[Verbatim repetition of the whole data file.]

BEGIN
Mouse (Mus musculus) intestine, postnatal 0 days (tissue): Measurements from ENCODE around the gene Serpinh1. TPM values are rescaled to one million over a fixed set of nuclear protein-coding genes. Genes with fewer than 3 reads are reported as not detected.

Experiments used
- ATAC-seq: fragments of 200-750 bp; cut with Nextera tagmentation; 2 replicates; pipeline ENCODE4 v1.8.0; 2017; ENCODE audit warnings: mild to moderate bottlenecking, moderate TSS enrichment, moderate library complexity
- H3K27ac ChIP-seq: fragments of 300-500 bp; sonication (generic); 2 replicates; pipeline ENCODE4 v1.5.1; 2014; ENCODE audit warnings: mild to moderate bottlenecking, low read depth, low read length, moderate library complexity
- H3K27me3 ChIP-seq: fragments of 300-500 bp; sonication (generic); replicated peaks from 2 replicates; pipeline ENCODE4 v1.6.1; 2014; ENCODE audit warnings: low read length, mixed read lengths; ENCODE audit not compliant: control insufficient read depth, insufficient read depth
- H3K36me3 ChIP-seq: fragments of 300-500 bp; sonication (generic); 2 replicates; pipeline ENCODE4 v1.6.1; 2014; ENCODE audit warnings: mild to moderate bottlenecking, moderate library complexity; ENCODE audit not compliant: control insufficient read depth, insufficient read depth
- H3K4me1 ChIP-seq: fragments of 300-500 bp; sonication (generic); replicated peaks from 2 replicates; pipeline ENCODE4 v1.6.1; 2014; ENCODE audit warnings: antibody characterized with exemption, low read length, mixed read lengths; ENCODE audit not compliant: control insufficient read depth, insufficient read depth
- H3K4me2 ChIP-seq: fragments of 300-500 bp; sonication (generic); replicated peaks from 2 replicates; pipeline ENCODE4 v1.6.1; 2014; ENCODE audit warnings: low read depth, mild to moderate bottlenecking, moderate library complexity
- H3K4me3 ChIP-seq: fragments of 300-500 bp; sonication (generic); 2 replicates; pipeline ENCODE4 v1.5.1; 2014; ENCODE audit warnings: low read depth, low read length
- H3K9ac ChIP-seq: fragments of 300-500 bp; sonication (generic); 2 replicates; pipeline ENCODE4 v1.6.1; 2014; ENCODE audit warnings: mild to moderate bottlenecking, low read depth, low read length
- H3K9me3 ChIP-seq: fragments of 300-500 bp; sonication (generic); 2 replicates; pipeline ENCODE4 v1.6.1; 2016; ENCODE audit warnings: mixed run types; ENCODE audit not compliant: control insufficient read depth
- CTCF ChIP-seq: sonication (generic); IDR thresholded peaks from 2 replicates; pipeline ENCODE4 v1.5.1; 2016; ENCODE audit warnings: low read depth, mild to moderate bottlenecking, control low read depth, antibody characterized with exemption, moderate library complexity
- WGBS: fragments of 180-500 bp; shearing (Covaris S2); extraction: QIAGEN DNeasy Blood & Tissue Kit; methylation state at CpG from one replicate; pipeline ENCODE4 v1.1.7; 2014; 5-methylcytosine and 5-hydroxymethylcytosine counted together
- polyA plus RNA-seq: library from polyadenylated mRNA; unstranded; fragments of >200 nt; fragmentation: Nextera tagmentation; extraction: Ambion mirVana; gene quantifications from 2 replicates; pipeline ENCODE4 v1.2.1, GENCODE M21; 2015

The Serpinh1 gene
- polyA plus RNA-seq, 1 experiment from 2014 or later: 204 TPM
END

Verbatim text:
Mouse (Mus musculus) intestine, postnatal 0 days (tissue): Measurements from ENCODE around the gene Serpinh1. TPM values are rescaled to one million over a fixed set of nuclear protein-coding genes. Genes with fewer than 3 reads are reported as not detected.

Experiments used
- ATAC-seq: fragments of 200-750 bp; cut with Nextera tagmentation; 2 replicates; pipeline ENCODE4 v1.8.0; 2017; ENCODE audit warnings: mild to moderate bottlenecking, moderate TSS enrichment, moderate library complexity
- H3K27ac ChIP-seq: fragments of 300-500 bp; sonication (generic); 2 replicates; pipeline ENCODE4 v1.5.1; 2014; ENCODE audit warnings: mild to moderate bottlenecking, low read depth, low read length, moderate library complexity
- H3K27me3 ChIP-seq: fragments of 300-500 bp; sonication (generic); replicated peaks from 2 replicates; pipeline ENCODE4 v1.6.1; 2014; ENCODE audit warnings: low read length, mixed read lengths; ENCODE audit not compliant: control insufficient read depth, insufficient read depth
- H3K36me3 ChIP-seq: fragments of 300-500 bp; sonication (generic); 2 replicates; pipeline ENCODE4 v1.6.1; 2014; ENCODE audit warnings: mild to moderate bottlenecking, moderate library complexity; ENCODE audit not compliant: control insufficient read depth, insufficient read depth
- H3K4me1 ChIP-seq: fragments of 300-500 bp; sonication (generic); replicated peaks from 2 replicates; pipeline ENCODE4 v1.6.1; 2014; ENCODE audit warnings: antibody characterized with exemption, low read length, mixed read lengths; ENCODE audit not compliant: control insufficient read depth, insufficient read depth
- H3K4me2 ChIP-seq: fragments of 300-500 bp; sonication (generic); replicated peaks from 2 replicates; pipeline ENCODE4 v1.6.1; 2014; ENCODE audit warnings: low read depth, mild to moderate bottlenecking, moderate library complexity
- H3K4me3 ChIP-seq: fragments of 300-500 bp; sonication (generic); 2 replicates; pipeline ENCODE4 v1.5.1; 2014; ENCODE audit warnings: low read depth, low read length
- H3K9ac ChIP-seq: fragments of 300-500 bp; sonication (generic); 2 replicates; pipeline ENCODE4 v1.6.1; 2014; ENCODE audit warnings: mild to moderate bottlenecking, low read depth, low read length
- H3K9me3 ChIP-seq: fragments of 300-500 bp; sonication (generic); 2 replicates; pipeline ENCODE4 v1.6.1; 2016; ENCODE audit warnings: mixed run types; ENCODE audit not compliant: control insufficient read depth
- CTCF ChIP-seq: sonication (generic); IDR thresholded peaks from 2 replicates; pipeline ENCODE4 v1.5.1; 2016; ENCODE audit warnings: low read depth, mild to moderate bottlenecking, control low read depth, antibody characterized with exemption, moderate library complexity
- WGBS: fragments of 180-500 bp; shearing (Covaris S2); extraction: QIAGEN DNeasy Blood & Tissue Kit; methylation state at CpG from one replicate; pipeline ENCODE4 v1.1.7; 2014; 5-methylcytosine and 5-hydroxymethylcytosine counted together
- polyA plus RNA-seq: library from polyadenylated mRNA; unstranded; fragments of >200 nt; fragmentation: Nextera tagmentation; extraction: Ambion mirVana; gene quantifications from 2 replicates; pipeline ENCODE4 v1.2.1, GENCODE M21; 2015

The Serpinh1 gene
- polyA plus RNA-seq, 1 experiment from 2014 or later: 204 TPM